decoupling the economy from resource use
The economy is the means by which we provide ourselves with all of the things that we need and want in order to live our lives. The economy is the process of us taking the resources that the Earth and its environments provide to us, and converting those resources into products: goods and services. The amount of resources that we need to run our economy, is closely tied to the size of our economy, so as our economy grows, the amount of resources that we use must also grow.
There is a limit to the amount of resources that the Earth is able to provide for our economy to convert into our goods and services. That limit means that there is a limit to the size that our economy can grow to.
Some people argue that our economy can grow bigger without encountering the limits of resource availability, by decoupling economic activity from our use of resources. Decoupling means arranging our economy so that the amount of resources that we use is no longer tied to the size of our economy, so our economy can grow bigger without increasing our use of resources. Three proposals for doing this are:
- we can focus on performing only economic activities that don't use resources (a service economy)
- we can find ways to perform economic activities that use the same resources repeatedly (recycling)
- we can invent new ways to perform economic activities that use less resources (technological advances.)
a service economy
If our economy largely comprises economic activities that don't use resources, then our economy can grow without encountering the limits of resource availability.
To perform only economic activities that don't use resources means that an economy must be based on the supply of services rather than on the supply of goods. Services can be performed for a fee as an economic activity, without the direct use of resources. An economy that operates this way is called a service economy.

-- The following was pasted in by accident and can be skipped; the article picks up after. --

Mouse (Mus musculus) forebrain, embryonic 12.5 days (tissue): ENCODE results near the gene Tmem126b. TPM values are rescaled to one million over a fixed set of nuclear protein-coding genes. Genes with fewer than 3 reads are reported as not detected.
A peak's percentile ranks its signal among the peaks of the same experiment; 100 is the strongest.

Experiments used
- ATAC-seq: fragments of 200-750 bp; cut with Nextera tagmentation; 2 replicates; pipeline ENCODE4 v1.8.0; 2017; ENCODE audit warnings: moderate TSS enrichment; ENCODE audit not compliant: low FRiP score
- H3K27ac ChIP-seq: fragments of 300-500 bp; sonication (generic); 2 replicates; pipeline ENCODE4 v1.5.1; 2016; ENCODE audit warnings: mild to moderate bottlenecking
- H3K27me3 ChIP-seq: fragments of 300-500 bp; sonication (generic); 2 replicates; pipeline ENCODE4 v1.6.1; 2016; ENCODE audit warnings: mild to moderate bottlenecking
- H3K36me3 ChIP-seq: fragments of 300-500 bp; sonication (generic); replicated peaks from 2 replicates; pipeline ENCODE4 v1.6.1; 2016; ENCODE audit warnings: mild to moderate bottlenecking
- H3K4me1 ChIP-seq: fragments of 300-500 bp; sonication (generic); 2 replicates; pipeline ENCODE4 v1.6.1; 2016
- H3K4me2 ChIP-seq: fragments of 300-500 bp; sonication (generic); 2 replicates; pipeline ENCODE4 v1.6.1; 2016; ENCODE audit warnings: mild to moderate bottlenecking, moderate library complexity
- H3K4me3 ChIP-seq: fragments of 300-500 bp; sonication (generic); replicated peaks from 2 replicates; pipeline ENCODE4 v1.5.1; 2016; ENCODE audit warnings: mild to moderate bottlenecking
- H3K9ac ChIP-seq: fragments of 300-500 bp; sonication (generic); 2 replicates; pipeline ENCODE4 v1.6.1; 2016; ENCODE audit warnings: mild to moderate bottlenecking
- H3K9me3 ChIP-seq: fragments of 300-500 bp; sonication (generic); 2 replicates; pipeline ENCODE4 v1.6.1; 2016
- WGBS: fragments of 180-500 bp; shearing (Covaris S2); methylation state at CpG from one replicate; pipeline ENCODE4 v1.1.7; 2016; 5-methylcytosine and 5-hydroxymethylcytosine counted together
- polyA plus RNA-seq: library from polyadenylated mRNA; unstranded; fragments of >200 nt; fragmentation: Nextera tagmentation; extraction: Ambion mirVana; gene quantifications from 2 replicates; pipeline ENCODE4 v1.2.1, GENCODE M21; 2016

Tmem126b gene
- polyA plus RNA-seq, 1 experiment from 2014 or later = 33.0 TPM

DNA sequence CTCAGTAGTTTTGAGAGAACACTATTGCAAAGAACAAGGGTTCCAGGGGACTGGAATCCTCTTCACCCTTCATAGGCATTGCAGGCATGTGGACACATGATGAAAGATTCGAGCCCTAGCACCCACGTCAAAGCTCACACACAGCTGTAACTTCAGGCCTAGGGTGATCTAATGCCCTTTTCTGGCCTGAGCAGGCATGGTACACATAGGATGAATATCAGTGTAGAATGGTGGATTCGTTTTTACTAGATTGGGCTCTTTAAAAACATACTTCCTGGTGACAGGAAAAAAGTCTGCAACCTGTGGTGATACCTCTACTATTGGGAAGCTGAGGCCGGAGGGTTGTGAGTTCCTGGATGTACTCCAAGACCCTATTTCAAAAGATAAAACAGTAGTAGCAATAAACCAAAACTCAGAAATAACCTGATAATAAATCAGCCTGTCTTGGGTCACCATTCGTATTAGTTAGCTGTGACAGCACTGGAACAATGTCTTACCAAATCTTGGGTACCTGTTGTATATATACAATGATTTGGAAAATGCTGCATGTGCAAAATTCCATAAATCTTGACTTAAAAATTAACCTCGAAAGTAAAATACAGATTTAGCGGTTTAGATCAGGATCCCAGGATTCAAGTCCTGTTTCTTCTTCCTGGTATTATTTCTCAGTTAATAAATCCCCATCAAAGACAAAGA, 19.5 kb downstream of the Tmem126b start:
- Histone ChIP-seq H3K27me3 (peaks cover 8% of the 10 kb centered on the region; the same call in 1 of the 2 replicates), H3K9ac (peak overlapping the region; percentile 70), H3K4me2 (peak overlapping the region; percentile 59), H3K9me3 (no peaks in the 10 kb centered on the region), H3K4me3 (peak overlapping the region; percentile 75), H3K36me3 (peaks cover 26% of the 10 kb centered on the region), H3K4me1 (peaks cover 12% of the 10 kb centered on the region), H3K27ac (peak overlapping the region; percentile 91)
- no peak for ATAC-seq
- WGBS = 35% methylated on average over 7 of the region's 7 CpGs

Providing services, like all economic activity, is always part of a complete economic process. A complete economic process starts with the collection of resources from the Earth, passes through production and distribution of its products, and ends with consumption of those products. For any economy to function, this entire economic process must be completed from beginning to end for it to produce the products that pay for it. Services can only ever be a part of this economic process; they may be the end product of the economic process, or they may be services such as design, administration, and marketing that will be required throughout the economic process.
For an economic community to choose to have only a service economy, the other economic activities of the economic process must still be performed somewhere, so that the economic process can be completed from beginning to end, creating the need for the services. Those other economic activities must be performed in other economic communities. Overall, the same amount of resources must still be used because the other economic activities that use resources must still be performed. That resource use is hidden in other economic communities.